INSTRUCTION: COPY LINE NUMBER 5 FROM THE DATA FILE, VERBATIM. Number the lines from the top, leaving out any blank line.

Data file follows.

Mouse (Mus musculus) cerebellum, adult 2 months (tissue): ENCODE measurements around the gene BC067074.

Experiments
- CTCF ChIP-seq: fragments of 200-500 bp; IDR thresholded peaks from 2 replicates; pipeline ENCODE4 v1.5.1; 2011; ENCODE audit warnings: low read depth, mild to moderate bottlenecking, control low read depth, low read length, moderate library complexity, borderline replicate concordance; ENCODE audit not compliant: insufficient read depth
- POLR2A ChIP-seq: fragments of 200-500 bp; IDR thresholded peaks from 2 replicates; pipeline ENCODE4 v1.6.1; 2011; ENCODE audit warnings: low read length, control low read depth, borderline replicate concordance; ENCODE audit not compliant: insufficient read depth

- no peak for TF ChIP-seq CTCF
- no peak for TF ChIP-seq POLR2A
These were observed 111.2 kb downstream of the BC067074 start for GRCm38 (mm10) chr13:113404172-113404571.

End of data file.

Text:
- no peak for TF ChIP-seq CTCF